The climate dome

Wols (Alfred Otto Wolfgang Schulze), [untitled], 1988
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By LEONARDO BOFF*

Either we change or we run the risk of disappearing from the face of the Earth.

In Glasgow, at the end of 2021, COP26 is discussing how to reduce the levels of greenhouse gases so that we do not reach 2030 degrees Celsius in 1,5 and then a path of no return. Most are skeptical as large emitters have not complied with the Paris Agreement. They only reduced up to 7% and Brazil, on the contrary, grew its emissions by 9%. Given the gearing of the world productive process with a capitalist bias that tends not to assume any limits on its earnings, we will probably not reach this goal. Our children and grandchildren will inherit a devastated Earth and may curse us for not doing our homework. Earth's dramatic situation is absent from the debates. There is no mention of the destructive relationship with nature. Let's quickly see, in the course of history, how we arrived at the current drama.

 

The interaction with nature

Our ancestors, who are lost in the penumbra of immemorial times, entertained a non-destructive interaction: they took what nature plentifully offered them. That time lasted for millennia, starting in Africa, where the human being appeared for the first time a few million years ago. Therefore, we are all, in some way, Africans.

 

Intervention in nature

More than two million years ago, in the process of anthrogenesis (the genesis of the human being in evolution), the skilled man (homo habilis). Here a first turning point occurred. It began what culminated in an extreme way in our days. The skillful man invented instruments with which he operated an intervention in nature: a pointed stick, a sharp stone and other similar resources. With them he could wound and kill an animal or he could cut plants. This intervention developed much more intensely with the introduction of agriculture and irrigation, which occurred around 10-12 thousand years ago in the era called the neolithic. They diverted water from rivers, improved crops, raised animals and birds to be slaughtered.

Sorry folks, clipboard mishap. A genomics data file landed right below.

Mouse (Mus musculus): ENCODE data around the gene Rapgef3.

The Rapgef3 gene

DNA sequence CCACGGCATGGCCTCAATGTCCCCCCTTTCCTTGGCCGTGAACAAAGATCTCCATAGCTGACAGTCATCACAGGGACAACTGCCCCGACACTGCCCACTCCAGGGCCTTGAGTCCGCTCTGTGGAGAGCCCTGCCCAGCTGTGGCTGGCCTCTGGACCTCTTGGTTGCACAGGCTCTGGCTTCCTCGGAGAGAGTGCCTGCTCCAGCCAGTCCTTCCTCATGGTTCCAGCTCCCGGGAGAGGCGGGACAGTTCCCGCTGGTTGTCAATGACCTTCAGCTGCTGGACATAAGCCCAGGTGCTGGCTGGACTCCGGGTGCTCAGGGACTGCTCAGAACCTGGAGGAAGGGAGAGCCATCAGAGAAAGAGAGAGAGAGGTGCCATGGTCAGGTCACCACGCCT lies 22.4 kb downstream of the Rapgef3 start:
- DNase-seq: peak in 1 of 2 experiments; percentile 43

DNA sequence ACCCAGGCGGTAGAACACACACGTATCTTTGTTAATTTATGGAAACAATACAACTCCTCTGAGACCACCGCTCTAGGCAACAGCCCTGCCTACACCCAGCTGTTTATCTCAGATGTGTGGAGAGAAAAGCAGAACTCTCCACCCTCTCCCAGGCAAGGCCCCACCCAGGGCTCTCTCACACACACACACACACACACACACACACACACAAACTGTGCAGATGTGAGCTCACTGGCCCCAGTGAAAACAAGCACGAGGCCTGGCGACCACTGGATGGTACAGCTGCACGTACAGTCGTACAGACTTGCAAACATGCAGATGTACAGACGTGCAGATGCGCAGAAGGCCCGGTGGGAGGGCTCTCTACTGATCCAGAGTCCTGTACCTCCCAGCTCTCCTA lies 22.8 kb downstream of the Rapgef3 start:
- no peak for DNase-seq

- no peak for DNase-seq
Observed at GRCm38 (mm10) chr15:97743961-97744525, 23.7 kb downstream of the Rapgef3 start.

It is the time when humans stopped being nomadic and became sedentary, with towns and cities, generally, along rivers such as the Nile in Egypt, the Tigris and Euphrates in the Middle East, the Indus to the Tanges in India and around of the immense internal lake, the Amazon that, thousands of years ago, flowed into the Pacific.

 

The aggression to nature

From intervention we move to the aggression of nature, in the industrial age from the XNUMXth century onwards. Factories with mass production appeared. All kinds of technical instruments were forged that allowed extracting enormous riches from nature. It was based on the premise that human beings are “lord and owner” of nature, no longer feeling like a guest and part of it. The driving idea was the will to power, understood as ability to dominate everything: other people, social classes, peoples, continents, nature, matter, life and the Earth itself as a whole. Chemical, biological and nuclear weapons of mass destruction were produced.

The Englishman Francis Bacon, considered the founder of the modern scientific method, even wrote: “Nature must be tortured as a torturer tortures his victim, until he surrenders all his secrets.”. Scientific knowledge was soon transformed into techniques for the extraction of natural resources, which were increasingly perfected, in order to fulfill the purpose of unlimited accumulation. Here aggression gains official status. It was and continues to be applied to the present day.

 

The destruction of nature

In recent times, especially after the Second World War (1939-1945), systematic aggression has gained dimensions of true destruction of ecosystems, biodiversity, scarce goods and services of nature, even of Mother Earth attacked on all its fronts.

According to notable scientists, we have inaugurated a new geological era, called the Anthropocene, in which human beings emerge as the greatest threat to nature and the balance of the Earth, particularly its climates. It has reached the point where our industrialist process and consumerist lifestyle decimate around 100 living organisms annually. More than a million of them are under severe threat of disappearance.